Late autumn and winter provide a lot of interest at Benmore. The flare of autumn colour is followed by the delicate blooms of precocious rhododendrons, magnolias and cherries. But best of all in the depths of winter are the more permanent features of trees and shrubs - structure, details of bark and an infinite variety of evergreen foliage. Then there is the scenery too, of which the trees are such an important part, which changes suddenly according to the weather - misty one moment then clear the next.
The main areas to enjoy autumn colour are the Younger Memorial Walk, approaches to Benmore House and borders around the pond and Formal Garden where the deciduous azaleas are especially effective, showing every autumnal shade imaginable.
The witch hazel family makes a valuable contribution too, the witch hazels themselves mostly turning yellow, while the fothergillas add bright red and gold hues. The Persian ironwood, Parrotia persica - a witch hazel relative despite its beech-like leaves - excels with deep reds.
Equally brilliant are photinia, which belongs to the rose family and enkianthus, of which Benmore has some fine examples.
Benmore also has some remarkable collections of cotoneasters, with about 25 species and a range of different forms. Many of the low-growing kinds give colour to the Formal Garden in the autumn, but the tall ones, such as the splendid specimen of Cotoneaster frigidus on the Wild Bank, which when seen against a blue sky, often bring visitors to a halt.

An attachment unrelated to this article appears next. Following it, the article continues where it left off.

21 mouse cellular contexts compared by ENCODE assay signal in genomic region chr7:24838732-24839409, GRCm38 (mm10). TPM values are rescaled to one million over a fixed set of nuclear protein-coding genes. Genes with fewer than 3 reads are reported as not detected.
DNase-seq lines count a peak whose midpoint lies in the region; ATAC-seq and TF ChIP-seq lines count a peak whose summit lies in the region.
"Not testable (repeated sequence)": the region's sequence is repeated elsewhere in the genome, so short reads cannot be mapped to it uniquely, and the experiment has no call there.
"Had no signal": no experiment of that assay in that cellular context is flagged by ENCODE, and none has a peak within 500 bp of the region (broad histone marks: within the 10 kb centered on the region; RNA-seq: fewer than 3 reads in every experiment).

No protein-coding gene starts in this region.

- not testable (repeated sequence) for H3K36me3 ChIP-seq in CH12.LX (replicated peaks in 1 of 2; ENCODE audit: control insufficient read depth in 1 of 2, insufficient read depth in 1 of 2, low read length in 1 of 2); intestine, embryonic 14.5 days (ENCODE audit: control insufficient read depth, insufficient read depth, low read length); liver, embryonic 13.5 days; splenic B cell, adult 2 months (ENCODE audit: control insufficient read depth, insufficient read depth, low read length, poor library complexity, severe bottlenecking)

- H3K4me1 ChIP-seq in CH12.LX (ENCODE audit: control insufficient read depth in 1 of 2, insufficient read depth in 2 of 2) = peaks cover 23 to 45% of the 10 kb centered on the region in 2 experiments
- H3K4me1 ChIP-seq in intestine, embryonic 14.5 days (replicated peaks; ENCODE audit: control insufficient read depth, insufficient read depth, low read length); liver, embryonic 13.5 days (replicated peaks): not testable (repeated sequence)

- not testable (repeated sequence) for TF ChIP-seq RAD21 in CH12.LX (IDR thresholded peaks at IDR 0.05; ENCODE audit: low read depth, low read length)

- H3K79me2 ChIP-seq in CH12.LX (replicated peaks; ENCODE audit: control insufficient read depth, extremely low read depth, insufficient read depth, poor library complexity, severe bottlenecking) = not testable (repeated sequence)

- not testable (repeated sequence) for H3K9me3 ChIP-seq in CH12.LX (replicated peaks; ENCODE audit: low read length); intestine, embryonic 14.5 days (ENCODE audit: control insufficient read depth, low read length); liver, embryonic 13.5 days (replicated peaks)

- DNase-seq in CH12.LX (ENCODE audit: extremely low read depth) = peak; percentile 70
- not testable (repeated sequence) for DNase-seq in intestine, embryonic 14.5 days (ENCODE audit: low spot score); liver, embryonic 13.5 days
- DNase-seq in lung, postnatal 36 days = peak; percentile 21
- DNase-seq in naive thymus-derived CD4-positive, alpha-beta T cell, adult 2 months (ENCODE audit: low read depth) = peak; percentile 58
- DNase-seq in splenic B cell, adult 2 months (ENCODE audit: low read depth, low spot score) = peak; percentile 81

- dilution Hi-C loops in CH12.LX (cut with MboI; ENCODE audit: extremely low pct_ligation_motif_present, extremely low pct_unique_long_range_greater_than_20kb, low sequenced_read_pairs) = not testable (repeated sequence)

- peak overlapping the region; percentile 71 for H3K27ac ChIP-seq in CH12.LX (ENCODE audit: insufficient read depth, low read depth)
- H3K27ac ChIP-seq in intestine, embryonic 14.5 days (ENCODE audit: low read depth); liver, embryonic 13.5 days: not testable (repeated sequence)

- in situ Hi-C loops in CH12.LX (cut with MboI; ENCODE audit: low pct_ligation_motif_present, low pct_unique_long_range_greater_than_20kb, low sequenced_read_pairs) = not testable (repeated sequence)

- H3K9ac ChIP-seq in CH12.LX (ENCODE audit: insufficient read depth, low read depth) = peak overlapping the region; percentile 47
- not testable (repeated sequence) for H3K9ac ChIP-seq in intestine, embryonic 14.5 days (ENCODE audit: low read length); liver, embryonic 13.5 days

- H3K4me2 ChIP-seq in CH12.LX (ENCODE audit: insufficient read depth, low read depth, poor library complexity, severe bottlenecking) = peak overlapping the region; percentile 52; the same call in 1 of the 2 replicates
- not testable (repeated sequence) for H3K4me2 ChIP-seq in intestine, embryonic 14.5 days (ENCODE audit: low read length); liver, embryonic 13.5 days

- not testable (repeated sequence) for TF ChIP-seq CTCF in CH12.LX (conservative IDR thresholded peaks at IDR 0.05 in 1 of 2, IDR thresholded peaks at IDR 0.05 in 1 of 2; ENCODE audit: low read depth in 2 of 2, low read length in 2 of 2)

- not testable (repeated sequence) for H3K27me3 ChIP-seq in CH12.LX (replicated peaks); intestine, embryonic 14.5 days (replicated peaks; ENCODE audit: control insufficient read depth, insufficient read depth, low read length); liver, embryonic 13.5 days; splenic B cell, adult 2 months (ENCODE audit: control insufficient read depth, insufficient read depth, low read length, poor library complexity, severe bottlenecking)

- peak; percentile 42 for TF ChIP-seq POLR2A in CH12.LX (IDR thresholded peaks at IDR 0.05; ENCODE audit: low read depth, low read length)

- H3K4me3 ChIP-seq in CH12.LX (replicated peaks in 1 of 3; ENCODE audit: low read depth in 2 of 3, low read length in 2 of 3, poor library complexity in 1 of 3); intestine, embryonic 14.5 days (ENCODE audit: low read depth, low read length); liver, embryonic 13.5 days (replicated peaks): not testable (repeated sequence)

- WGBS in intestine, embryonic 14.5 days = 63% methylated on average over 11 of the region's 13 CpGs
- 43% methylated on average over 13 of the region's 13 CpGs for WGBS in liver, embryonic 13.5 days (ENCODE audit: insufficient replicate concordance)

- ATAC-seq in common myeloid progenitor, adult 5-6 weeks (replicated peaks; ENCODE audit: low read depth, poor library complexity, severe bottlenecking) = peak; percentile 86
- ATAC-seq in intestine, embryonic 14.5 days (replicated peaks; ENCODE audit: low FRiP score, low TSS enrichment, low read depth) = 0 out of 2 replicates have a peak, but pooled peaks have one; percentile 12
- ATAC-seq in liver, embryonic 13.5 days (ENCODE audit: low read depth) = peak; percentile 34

A particularly good view of autumn colour may be had by walking up to the frog pond on the upper hill path. There is a panorama of the Formal Garden, and to the right, a view in the direction of the Pond through magnificent conifers underplanted with deciduous azaleas and Japanese maples.
Benmore is renowned for its trees but the most unforgettable have to be the Sierra redwoods or wellingtonias which line The Avenue. The Sierra redwood is the largest tree in the world and can reach about 300ft in height and weigh 6,000 tons. Benmore's coastal situation and generous rainfall create some of the best growing conditions in Britain for redwoods. When standing beneath these tremendous trees it is awe-inspiring to realise they are only around half the height of their wild relatives.
Other trees worth seeing are the monkey puzzles on Benmore House Lawn, the Chinese firs and the largest Faber fir (Abies fabri) in Britain which measures 92 ft in height.
Benmore has a magic of its own all the year round and there will be something to delight the visitor even in the depth of winter.